Shareholder Activism: Current Trends and Tactics  On October 14, 2014, Fredrikson & Byron’s Public Companies Group hosted a seminar to address the current state of public company shareholder activism. Fredrikson & Byron Shareholder John Houston moderated a panel discussion among some of the country’s leading advisors in this evolving and dynamic area. Panelists included:   

  • David A. Katz, Partner, Wachtell, Lipton, Rosen & Katz

  • James E. Rossman, Managing Director and Head of Corporate Preparedness, Lazard

  • Richard H. Grubaugh, Senior Vice President of M&A/Corporate Proxy Solicitation, D.F. King & Co., Inc.

  • Patricia O. Vella, Partner, Morris, Nichols, Arsht & Tunnell LLP

Review a recap of their insights and other key takeaways from the program.

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Insider Sales in Advance of SEC Comment Letter Publications

A recent study conducted at Berkeley's Haas School of Business questioned the practice of insiders selling stock shortly before SEC comment letters reviewing their company's disclosure became public. The study reviewed issuers whose accounting practices had drawn comments in the regular SEC review of periodic reports and compared insider sales occurring after comments were received but before the letters were published on the SEC's website. The study found significantly increased insider stock sale activity during the five days leading up to comment letter publication. Importantly, most companies do not bar insider sales during the period when such SEC comment letters are not yet public, unless there is a determination that the comments would be material to investors. According to Gretchen Morgenson of the New York Times, "Corporate insiders already have a lot of advantages over outside investors. Eliminating this one - executives' ability to trade ahead of a potential accounting problem - seems like a no-brainer."

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Letters of Intent: Not Binding Means Not Binding In ev3, Inc. v. Lesh, M.D., et. al., the Delaware Supreme Court reversed a jury verdict that had looked to a non-binding letter of intent when interpreting buyer ev3's earnout obligations under its merger agreement with target Appriva Medical. While the letter of intent expressly survived the merger agreement, the court held that non-binding provisions in the LOI did not override contrary provisions in the merger agreement. The court remanded the case for further proceedings consistent with its opinion. The lower court had permitted the jury to consider the non-binding LOI when determining ev3's obligations. However, it had not allowed the jury to consider evidence that the parties had rejected those same LOI provisions when negotiating the final agreement. The case provides important reminders as to both the risks inherent in earnouts and the importance of including all relevant obligations in the final agreement.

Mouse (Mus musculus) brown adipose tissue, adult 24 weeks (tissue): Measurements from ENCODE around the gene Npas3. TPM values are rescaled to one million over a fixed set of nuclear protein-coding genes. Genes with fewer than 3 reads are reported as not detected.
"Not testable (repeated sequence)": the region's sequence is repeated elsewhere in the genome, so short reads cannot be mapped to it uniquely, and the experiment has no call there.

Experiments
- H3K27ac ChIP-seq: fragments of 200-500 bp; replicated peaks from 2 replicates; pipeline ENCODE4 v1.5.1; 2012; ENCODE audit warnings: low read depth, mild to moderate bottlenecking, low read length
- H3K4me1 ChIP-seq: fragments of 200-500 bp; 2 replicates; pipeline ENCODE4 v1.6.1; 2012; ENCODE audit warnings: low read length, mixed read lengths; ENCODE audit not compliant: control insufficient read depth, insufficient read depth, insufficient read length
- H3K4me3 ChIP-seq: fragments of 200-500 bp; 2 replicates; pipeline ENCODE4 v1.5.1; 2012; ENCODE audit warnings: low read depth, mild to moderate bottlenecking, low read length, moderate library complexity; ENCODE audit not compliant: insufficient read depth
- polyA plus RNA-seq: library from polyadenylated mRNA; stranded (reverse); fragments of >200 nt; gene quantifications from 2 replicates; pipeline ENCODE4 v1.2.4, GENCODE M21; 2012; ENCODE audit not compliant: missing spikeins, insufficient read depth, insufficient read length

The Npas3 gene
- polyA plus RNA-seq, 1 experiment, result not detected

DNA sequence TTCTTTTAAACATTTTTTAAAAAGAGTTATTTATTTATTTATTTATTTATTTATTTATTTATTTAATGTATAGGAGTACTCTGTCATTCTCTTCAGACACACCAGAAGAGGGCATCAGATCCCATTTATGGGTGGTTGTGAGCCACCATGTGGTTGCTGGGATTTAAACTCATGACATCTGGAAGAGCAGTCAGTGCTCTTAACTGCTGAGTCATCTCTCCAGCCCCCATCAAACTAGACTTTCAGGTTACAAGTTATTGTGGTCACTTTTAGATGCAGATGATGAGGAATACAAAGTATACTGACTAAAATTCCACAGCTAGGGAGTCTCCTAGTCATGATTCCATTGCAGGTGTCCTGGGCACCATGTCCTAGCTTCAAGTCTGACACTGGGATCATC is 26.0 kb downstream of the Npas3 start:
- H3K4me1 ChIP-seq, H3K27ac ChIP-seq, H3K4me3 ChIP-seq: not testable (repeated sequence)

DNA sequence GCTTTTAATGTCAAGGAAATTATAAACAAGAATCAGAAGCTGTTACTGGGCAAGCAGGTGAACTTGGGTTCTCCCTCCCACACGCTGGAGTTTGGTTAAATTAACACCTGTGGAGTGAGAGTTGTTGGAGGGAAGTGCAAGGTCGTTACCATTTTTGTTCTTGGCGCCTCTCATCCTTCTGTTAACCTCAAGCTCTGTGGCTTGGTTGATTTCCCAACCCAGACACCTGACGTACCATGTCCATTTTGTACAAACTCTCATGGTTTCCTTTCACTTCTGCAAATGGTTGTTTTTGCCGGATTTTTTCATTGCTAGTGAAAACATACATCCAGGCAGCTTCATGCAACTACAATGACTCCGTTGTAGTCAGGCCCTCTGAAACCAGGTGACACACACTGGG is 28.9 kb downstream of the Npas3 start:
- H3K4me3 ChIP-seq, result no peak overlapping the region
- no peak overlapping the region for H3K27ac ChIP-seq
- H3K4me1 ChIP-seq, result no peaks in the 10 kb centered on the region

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More Companies Disclosing Their Political Spending There has been increasing pressure on public companies to be more transparent about political contributions and related policies. The Center for Political Accountability published data on how the top 300 companies in the S&P 500 fared in this area. The report notes a national shift toward more comprehensive disclosure of political spending and related policies such that "more leading companies are establishing political disclosure as a mainstream corporate practice." The report also notes: "Voluntary disclosure is making inroads among even those public companies that have not been engaged by shareholders to disclose." The report rated the subject companies on their disclosure and practices, noting concrete progress towards improved disclosure and accountability as well as gaps needing improvement.

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A Call for Alignment Between Global Business Presence and Board Experience Directors with international experience should be in higher demand, according to Egon Zehnder’s recently published 2014 Global Board Index. The study calls into question the disparity between the growth of U.S. companies’ international revenue and the absence from boards of foreign nationals and directors with international work experience. As businesses, particularly those in the technology sector, continue to strive for global growth, it will become more and more important to continue to focus on board evaluation and succession, and to prioritize meaningful international business experience when recruiting candidates.

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The Ticker shares recent developments in SEC compliance, capital markets, corporate governance, executive compensation and other matters important to public companies and their officers and directors.  It is published by Fredrikson & Byron’s Public Companies Group.